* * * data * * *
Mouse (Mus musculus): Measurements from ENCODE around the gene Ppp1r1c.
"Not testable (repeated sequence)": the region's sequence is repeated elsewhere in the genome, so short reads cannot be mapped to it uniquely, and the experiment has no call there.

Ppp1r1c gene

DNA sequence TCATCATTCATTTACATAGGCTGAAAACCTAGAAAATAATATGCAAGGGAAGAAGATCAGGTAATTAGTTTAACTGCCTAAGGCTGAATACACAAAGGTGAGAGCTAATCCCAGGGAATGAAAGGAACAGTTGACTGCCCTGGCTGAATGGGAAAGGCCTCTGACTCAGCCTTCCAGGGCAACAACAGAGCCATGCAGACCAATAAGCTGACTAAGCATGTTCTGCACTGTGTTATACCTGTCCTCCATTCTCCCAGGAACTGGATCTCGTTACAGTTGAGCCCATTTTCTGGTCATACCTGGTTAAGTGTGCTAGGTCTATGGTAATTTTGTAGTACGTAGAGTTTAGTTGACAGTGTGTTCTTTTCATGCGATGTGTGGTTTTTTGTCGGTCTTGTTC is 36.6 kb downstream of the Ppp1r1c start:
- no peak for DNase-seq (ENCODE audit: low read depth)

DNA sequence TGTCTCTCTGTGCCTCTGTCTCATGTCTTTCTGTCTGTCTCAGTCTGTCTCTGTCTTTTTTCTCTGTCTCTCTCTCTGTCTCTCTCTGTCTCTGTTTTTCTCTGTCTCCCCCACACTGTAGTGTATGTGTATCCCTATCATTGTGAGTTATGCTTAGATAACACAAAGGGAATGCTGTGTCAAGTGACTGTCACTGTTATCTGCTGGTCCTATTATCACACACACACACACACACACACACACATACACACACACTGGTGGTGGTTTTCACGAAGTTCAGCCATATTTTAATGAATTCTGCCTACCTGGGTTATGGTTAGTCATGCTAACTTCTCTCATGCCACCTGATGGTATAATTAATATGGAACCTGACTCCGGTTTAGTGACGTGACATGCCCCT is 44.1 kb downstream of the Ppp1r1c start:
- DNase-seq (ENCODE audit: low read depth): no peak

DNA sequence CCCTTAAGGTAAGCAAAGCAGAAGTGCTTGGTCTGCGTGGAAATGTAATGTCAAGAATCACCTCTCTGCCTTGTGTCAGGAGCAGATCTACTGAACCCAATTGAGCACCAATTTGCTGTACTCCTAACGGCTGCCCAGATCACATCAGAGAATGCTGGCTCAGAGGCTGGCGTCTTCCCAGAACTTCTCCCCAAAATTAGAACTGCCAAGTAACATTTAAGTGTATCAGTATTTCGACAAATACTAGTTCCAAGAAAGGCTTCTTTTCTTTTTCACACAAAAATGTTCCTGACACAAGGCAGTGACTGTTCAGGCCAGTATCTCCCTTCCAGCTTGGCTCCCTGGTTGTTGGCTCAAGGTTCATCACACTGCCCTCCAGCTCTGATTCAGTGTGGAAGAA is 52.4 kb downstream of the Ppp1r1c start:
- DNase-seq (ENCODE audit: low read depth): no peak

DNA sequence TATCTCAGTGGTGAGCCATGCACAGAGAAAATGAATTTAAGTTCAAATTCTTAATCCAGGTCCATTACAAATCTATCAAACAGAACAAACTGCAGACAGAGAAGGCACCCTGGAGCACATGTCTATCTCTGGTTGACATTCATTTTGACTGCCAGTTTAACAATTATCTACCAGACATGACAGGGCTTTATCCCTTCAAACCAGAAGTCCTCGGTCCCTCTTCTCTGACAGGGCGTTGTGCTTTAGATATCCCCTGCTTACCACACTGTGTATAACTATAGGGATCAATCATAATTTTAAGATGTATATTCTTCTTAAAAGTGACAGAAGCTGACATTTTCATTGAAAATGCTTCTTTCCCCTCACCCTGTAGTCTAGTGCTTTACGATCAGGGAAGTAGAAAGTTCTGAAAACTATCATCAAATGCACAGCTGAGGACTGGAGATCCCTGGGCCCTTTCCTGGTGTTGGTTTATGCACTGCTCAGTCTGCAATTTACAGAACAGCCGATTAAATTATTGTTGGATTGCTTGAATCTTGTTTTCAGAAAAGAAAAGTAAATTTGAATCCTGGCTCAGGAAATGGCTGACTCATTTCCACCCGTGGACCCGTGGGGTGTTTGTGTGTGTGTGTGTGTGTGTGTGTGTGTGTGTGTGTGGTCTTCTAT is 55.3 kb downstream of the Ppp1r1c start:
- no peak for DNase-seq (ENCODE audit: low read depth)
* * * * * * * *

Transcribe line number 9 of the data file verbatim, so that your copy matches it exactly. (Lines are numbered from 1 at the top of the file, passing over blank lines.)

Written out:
- DNase-seq (ENCODE audit: low read depth): no peak